I believe an adventures merits and flaws are almost completely divorced from the system used to run them. An adventure should be judged on two axes: Read through and play through.

Read through involves how easy it is for a GM to read an adventure, understand what the main plot points and encounters are, what feel and experience the adventure is trying to create, and then translate that to the table with the players.

Play through involves the actual qualities of the adventure: Are the plot points all relevant and interesting? Are the encounters fun? Does the adventure have a cohesive theme and story? Is it actually fun?

All of these criteria aren’t reliant on the core rules that the adventure is originally written in, therefor I feel it possible to judge an adventure whether I am familiar with, or fond of, its ruleset.

How would you like to see the ENnies change? What should remain inviolate?
I would like to see more clarity in the judging process, as well as documentation of those decisions.

I hope that explaining clearly what in certain products elevates them, what people like and why, can give the many aspiring indie creators pointers and guidelines by which to improve their own works. Of course everyone must be made aware that the judging is done by people, with subjective likes and dislikes, not gods whose words are law.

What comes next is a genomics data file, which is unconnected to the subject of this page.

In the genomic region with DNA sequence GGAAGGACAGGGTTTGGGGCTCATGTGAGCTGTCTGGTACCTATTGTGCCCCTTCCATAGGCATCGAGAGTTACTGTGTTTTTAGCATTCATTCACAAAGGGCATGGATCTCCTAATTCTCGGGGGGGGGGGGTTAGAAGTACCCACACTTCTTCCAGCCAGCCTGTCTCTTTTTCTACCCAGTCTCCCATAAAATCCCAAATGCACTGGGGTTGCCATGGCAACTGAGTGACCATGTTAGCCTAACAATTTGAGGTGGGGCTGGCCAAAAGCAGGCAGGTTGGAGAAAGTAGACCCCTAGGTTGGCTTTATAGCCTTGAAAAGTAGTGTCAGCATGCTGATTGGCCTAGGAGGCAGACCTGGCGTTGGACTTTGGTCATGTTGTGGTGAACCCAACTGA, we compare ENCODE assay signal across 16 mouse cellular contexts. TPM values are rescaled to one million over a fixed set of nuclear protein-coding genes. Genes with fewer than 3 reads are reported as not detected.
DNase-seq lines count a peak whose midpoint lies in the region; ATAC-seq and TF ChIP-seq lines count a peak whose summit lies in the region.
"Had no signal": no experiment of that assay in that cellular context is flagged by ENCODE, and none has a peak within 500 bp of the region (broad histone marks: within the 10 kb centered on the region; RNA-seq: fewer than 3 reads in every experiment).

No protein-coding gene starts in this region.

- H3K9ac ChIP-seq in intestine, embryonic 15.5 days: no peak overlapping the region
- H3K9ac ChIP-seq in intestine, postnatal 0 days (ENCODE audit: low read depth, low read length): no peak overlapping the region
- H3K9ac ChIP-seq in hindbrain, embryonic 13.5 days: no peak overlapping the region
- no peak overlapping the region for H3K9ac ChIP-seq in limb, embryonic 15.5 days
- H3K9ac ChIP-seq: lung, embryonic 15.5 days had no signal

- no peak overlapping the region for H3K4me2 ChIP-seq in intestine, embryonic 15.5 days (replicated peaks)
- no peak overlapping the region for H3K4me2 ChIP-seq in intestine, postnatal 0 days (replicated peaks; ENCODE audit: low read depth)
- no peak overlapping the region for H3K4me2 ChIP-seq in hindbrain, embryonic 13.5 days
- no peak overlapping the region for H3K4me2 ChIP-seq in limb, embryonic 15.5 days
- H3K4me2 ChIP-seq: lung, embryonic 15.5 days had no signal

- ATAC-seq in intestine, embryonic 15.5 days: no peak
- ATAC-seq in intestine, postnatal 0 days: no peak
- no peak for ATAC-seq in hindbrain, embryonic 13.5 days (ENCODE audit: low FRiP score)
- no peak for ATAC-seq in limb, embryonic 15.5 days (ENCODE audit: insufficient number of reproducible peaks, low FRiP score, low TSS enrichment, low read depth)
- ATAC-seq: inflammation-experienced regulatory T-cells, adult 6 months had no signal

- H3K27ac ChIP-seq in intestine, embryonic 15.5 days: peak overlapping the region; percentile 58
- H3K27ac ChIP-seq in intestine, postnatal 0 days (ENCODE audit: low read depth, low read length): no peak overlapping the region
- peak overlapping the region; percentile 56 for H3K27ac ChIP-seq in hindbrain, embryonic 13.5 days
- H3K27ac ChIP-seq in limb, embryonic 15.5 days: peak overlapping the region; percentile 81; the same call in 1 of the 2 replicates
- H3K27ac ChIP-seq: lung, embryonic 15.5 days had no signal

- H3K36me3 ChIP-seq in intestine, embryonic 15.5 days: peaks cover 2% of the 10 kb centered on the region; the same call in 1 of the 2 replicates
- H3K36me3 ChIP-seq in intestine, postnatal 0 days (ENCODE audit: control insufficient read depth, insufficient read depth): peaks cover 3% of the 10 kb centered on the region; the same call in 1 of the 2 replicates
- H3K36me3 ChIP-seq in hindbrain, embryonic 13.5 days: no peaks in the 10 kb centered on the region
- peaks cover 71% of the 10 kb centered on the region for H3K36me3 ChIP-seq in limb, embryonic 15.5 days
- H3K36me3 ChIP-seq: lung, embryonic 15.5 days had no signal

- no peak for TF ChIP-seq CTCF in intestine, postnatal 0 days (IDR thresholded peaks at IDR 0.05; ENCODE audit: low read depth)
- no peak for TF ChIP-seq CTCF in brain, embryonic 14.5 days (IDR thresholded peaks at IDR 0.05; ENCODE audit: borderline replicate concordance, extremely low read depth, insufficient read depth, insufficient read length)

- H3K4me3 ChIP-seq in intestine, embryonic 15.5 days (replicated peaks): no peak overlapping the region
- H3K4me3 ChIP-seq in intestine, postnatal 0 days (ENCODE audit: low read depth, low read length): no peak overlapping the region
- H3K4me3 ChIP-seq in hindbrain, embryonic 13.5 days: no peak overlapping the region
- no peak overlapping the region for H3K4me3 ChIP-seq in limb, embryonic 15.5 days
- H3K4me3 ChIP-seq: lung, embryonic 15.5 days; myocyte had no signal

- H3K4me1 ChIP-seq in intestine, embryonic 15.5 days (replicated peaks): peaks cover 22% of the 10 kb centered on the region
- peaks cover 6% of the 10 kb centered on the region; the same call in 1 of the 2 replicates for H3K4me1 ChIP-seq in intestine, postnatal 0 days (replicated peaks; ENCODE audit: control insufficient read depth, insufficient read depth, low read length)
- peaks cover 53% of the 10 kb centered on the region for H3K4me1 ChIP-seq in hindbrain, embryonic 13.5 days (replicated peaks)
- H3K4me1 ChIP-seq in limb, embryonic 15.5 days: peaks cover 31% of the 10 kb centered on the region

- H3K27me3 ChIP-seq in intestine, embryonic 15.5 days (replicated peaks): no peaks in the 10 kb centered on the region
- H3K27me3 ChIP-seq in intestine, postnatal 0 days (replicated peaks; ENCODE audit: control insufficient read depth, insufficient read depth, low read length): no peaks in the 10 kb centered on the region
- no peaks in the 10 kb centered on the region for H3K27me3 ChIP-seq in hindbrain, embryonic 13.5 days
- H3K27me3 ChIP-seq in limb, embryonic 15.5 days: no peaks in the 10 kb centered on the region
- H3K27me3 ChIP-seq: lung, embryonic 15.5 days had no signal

Additionally, roleplaying games are an ever evolving medium, and in addition to seeing each years winners, seeing the reasoning behind the vote could give a glimpse into how peoples tastes in games changes and evolves over time.

As to what should remain inviolate: The ENnies are:
1) Awards for tabletop roleplaying games and their paraphernalia
2) Headed by a changing panel of judges.

The first is the focus and vision of the ENies, changing it would make the ENnies pointless.

The second ensures that many different voices are heard over time, deciding what will win. If the Judges are a constant, then each year the winners may look alike in style, genre, and system.

BONUS: (optional) If you were an RPG, what would it be and would you play it?
I would definitely be an RPG about finding inner strength through friendship, in a larger than life high-fantasy setting, inspired by middle eastern, Polynesian, and Hindu mythologies.